You care. And, of course, you’ve done your best. You’ve been understanding and kind. You’ve loaned advice and offered help. But none of it has worked. So now, all that’s left, is to play your trump card…,
Whoa there, sport! Before you get all self-righteous, draw your line in the sand, and launch the “good” fight, maybe take a long look in the mirror and ask yourself a few tough questions.
Did you do your best, or only what was expedient? Was it understanding and kindness on offer or perhaps just enabling? Was it advice and help on loan, or simply lip service?
And please, tell me there was no shaming.
Tough Love Vs. Real Love
Tough love isn’t love at all. It’s a cop-out for those unwilling to invest the emotional labor required for real love. “Getting tough” means turning off your capacity for loving and caring in order to get results you think are best.
Sure, you’re earnest in your desire to assist, but you’re not invested. You may be empathetic, but empathy is not enough. If you truly love someone in distress, you must be compassionate. And you must commit.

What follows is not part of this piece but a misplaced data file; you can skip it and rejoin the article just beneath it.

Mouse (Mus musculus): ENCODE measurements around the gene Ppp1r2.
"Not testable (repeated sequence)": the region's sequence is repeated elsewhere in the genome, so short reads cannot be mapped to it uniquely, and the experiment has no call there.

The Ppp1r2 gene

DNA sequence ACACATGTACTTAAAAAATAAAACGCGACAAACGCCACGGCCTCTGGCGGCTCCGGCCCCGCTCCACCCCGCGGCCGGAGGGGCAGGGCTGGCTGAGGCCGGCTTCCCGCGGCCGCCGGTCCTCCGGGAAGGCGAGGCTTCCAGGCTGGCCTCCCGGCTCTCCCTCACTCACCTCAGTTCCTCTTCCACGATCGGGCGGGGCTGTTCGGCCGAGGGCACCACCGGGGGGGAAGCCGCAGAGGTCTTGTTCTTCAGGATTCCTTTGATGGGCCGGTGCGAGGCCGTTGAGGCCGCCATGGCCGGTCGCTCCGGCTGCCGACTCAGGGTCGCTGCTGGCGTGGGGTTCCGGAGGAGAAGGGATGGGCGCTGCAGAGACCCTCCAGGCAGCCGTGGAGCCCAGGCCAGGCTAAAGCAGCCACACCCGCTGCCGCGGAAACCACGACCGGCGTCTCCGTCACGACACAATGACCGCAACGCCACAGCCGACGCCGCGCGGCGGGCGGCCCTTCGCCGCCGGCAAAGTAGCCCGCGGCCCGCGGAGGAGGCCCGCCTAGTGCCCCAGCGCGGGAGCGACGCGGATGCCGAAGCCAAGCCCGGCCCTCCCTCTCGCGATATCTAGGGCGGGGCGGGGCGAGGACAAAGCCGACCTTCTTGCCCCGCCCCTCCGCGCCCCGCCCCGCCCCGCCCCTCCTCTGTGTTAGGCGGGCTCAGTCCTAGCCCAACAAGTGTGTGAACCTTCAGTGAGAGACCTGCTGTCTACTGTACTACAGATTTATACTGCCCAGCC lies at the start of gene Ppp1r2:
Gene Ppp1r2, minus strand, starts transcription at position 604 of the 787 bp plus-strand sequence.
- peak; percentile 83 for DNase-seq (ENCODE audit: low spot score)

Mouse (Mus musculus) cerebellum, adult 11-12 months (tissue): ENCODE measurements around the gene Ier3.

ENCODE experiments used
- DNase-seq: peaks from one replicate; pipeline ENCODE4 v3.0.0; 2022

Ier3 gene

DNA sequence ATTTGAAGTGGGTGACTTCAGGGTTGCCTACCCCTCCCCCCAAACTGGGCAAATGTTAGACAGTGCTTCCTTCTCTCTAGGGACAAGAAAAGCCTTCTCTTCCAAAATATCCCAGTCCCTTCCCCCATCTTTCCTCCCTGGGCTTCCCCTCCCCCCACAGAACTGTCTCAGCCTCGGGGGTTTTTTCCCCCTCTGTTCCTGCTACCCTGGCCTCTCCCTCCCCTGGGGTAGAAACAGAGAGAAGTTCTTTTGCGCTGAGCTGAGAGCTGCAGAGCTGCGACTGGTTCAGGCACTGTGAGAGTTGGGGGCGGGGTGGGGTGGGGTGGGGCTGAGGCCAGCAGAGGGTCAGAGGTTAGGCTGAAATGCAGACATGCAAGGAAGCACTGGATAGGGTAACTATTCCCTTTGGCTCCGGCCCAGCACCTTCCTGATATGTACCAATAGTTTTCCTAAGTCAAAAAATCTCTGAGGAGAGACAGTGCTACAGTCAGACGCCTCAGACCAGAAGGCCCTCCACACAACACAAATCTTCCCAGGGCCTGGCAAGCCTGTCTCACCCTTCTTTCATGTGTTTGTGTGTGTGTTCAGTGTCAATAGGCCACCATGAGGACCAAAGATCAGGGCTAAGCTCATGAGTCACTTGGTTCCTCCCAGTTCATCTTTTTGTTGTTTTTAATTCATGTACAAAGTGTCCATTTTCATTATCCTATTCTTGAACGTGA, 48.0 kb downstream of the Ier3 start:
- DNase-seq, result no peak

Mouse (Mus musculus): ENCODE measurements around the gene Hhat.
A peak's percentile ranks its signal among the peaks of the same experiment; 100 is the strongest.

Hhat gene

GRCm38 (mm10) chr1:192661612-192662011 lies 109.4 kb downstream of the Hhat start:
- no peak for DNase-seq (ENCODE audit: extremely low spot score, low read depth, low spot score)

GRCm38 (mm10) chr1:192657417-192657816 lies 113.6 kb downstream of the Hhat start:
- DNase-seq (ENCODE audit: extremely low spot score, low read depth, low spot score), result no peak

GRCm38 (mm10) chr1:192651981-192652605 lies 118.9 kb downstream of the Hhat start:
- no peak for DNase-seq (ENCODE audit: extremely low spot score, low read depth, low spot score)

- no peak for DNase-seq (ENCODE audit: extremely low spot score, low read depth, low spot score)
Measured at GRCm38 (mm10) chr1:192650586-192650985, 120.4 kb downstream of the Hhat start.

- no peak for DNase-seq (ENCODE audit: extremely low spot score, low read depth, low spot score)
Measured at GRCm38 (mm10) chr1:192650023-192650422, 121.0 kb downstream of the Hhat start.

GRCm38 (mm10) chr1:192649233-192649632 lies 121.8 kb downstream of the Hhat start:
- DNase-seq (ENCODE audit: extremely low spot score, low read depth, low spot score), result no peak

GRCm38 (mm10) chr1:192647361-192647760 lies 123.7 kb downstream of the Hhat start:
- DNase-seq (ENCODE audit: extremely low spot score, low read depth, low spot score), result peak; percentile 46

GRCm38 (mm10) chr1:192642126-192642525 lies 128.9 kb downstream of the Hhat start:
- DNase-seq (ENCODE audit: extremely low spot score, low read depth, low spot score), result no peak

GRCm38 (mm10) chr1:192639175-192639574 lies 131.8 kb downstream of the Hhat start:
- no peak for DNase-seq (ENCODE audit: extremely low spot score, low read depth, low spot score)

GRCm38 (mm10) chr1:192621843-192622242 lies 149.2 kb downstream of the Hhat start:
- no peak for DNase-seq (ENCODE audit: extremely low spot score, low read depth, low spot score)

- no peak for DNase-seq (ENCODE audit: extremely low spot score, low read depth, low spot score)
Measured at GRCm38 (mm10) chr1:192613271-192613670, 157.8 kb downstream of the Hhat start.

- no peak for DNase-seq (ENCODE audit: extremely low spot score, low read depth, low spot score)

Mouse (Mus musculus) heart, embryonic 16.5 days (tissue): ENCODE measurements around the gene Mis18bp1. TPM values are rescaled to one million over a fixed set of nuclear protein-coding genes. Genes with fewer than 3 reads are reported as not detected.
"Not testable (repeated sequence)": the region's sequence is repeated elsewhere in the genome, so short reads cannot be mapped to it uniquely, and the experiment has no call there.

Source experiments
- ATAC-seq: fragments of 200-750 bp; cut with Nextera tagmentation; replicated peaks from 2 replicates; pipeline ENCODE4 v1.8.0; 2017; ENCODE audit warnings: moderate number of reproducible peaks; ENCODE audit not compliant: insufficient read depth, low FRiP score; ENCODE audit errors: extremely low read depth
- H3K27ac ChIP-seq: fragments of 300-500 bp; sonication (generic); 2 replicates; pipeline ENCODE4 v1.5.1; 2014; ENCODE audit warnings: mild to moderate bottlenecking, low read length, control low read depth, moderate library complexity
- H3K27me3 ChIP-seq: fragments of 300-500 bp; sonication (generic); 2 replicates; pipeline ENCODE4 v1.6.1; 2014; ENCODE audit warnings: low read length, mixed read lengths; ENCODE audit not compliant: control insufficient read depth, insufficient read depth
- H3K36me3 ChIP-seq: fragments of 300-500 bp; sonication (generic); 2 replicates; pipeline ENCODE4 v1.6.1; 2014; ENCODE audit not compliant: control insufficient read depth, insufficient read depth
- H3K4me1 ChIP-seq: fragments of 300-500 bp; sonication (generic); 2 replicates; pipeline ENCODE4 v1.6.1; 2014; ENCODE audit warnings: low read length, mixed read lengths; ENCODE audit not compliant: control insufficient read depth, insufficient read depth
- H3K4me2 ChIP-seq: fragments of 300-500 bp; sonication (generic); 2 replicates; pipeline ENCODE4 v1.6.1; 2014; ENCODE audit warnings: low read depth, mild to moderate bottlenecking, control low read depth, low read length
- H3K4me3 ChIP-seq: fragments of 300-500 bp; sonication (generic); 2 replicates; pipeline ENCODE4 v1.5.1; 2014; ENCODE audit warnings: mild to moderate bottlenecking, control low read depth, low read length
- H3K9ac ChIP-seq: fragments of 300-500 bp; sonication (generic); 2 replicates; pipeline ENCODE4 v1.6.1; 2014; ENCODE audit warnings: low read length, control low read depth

Real love requires that you have enough self-awareness to recognize when you’re out of your depth. Are you sure you know what’s best? Are you the best choice as advisor or therapist? Or is it time for an objective and qualified opinion or intervention?
Let’s Get Real
Real love is never stingy or tough. Real love is always generous and vulnerable. Real love is never selfish or self-serving, it’s selfless and of service. It’s time to get real about what “tough love” is and is not.
About the Author
Scott Perry is a vintage blues guitarist, teacher, and author of The Stoic Creative Handbook. Learn more about Scott’s work and delivering work that matters to those that need it in his free report: How Creatives Flip Fear & Flourish.